[Ralph] Branca folded his bare arms and looked out onto the golf course. I asked if he had mentioned to anyone the reason for our lunch — the second revelation I had recently told him. He said he had told his wife, Ann.
“I said,” recalled Branca, “‘do you know you married a Jew?’”
Branca’s mother, Kati, immigrated to the United States in 1901 from Sandorf, Hungary. (The town is now Prievaly, Slovakia.) Her maiden name was Berger. I had included this fact in the book I ultimately wrote about the Thomson home run, “The Echoing Green.” A psychiatrist from Brooklyn named Michael Bennett had read it, and he e-mailed me last December wondering if Kati was Jewish.
I telephoned Branca. Best he knew, his mother had been a Catholic all her life. He encouraged me to let him know what I found.
I passed the question to Michael Miller, a close friend and a professor of Jewish history in Budapest. He contacted a Hungarian Jewish genealogy group. And now, at the country club where Branca has lived since 1977, I laid before him the records that Miller and the group had found. They included:
¶ The 1884 marriage of Ignatz Berger and Antonia Gipsz, a ceremony at which Jakob Friedman, a rabbi in Sandorf, had officiated.
¶ The births of the couple’s eight children over the next 12 years: Kati, the eldest, and Miksa, Sandor, Irma, Fanni, Sandor, Moricz and Jozsef. (The first Sandor died as a toddler.)
¶ The mohels and sandeks who performed each bris and held each boy during the circumcisions.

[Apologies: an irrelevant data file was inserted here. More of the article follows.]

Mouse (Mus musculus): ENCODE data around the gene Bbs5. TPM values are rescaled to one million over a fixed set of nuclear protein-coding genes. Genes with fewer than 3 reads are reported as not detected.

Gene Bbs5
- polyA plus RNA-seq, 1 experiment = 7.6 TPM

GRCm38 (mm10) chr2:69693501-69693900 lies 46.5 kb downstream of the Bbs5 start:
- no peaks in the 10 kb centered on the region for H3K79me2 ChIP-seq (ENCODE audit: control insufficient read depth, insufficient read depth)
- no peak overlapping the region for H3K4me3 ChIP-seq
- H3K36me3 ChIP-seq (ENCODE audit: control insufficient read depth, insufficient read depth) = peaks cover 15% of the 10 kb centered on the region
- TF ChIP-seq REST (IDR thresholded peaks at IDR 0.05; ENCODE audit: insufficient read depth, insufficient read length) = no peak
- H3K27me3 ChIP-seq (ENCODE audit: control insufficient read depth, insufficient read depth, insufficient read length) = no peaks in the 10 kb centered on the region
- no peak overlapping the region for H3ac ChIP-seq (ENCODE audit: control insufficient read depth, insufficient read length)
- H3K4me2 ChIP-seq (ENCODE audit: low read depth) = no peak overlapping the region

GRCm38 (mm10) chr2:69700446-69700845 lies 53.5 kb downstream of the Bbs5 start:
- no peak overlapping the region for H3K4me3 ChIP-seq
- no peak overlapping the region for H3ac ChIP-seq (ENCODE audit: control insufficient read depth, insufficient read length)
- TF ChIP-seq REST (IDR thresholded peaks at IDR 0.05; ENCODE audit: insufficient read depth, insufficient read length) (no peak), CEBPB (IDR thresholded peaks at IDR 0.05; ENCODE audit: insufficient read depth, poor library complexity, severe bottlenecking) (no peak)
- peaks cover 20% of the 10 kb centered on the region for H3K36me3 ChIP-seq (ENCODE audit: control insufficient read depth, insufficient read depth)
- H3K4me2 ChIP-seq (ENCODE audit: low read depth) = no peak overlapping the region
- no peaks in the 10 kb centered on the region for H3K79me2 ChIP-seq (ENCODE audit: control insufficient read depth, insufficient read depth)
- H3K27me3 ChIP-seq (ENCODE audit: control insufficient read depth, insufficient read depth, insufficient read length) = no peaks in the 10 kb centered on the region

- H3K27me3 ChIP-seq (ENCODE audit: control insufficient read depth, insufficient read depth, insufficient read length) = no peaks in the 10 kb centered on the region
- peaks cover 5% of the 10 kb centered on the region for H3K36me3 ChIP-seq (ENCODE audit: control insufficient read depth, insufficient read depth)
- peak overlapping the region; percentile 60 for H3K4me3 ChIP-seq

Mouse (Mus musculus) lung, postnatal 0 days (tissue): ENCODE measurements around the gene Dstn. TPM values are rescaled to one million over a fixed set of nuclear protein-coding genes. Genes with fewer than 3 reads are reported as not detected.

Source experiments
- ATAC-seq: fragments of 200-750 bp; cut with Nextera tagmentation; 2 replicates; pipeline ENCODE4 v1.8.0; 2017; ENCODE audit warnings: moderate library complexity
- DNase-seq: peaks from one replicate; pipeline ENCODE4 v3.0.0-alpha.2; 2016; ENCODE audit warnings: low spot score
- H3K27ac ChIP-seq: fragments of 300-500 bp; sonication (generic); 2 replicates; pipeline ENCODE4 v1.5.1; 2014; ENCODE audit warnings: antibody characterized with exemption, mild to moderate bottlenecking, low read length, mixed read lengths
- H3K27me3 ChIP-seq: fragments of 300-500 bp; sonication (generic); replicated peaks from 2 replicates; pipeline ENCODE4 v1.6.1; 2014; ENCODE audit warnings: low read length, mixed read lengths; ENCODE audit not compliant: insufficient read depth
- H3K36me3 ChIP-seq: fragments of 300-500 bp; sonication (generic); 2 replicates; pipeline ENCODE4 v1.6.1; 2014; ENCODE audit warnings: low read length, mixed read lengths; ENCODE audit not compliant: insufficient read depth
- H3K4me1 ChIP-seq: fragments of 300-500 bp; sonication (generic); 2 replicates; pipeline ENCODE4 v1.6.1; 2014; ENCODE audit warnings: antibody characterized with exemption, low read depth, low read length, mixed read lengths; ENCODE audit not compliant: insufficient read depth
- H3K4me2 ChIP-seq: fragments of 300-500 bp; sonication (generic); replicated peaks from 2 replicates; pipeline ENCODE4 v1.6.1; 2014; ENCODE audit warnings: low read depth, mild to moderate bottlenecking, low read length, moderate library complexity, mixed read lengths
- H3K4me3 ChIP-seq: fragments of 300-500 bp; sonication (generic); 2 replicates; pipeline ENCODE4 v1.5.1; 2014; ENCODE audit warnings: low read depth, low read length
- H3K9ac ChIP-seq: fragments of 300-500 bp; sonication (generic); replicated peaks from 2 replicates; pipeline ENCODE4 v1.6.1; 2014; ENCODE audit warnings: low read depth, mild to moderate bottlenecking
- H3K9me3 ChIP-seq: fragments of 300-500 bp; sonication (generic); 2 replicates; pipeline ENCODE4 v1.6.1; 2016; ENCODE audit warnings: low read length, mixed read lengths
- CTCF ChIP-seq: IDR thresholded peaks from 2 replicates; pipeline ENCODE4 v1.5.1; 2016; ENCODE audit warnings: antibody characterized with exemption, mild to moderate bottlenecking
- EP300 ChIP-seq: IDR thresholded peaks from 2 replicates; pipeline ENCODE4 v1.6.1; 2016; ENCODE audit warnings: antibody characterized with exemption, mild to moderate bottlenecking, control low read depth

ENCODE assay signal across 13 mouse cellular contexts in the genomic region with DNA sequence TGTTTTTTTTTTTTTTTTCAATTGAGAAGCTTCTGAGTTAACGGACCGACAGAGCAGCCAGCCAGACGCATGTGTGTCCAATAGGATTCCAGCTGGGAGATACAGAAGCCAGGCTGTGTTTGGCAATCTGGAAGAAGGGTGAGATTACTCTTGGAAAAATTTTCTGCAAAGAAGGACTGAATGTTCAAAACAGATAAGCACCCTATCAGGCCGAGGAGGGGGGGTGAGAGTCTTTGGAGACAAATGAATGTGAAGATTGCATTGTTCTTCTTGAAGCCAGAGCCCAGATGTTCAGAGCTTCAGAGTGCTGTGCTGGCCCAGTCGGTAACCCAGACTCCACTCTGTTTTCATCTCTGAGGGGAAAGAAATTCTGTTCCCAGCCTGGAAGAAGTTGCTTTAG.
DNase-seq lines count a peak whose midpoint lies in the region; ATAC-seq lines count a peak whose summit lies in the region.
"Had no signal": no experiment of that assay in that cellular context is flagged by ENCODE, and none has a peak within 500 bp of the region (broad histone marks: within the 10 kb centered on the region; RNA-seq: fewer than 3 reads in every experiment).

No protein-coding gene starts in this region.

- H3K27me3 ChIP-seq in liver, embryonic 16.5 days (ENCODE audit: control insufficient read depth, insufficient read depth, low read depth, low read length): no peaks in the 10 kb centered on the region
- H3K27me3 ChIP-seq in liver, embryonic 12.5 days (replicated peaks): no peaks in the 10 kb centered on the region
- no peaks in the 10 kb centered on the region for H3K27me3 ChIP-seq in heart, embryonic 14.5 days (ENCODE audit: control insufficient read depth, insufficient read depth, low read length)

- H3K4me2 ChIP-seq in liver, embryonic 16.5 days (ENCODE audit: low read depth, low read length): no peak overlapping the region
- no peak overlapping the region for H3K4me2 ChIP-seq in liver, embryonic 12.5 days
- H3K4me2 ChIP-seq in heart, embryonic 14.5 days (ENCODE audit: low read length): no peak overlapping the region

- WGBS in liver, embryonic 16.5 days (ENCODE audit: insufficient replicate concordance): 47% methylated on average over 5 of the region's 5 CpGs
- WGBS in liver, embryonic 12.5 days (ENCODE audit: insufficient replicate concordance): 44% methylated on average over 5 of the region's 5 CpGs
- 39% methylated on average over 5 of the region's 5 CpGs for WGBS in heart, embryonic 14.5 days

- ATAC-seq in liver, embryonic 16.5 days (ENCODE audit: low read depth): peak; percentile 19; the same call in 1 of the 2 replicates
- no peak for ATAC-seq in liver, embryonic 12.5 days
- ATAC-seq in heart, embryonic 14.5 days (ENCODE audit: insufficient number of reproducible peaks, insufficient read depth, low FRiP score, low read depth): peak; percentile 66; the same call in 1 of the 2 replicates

¶ The arrival of Kati in the United States. On Nov. 17, 1901, a gatekeeper at Ellis Island categorized her as single, Hungarian, a seamstress, white, literate and “Isr”— Israelite, signifying a Jew.
And there was the death of Jozsef. On June 12, 1942, the Nazis deported him, his wife, Janka, their daughter, Helene, and their sons, Henrich and Ignatz. Jozsef was killed at the Majdanek concentration camp, his wife and children at Sobibor. Kati had two other siblings who remained in Europe. I did not learn how Moricz died. But helped by Yad Vashem, Israel’s Holocaust museum, I later learned that Irma, together with her husband, Arthur Grünmandl, her daughter Paula and her son Oscar, died at Auschwitz in 1942, one year before Branca turned professional in Olean, N.Y., pitching at age 17 for Manager Jake Pitler.
When I had phoned Branca and told him that his mother, Kati, was Jewish and that thus, according to traditional Jewish law, he and his 16 siblings were, too, the loud man was quiet. But when I had told him of the murder of his uncle, Branca had looked for words. “Uh, oh, boy,” he had said. “My mother never mentioned this to me.”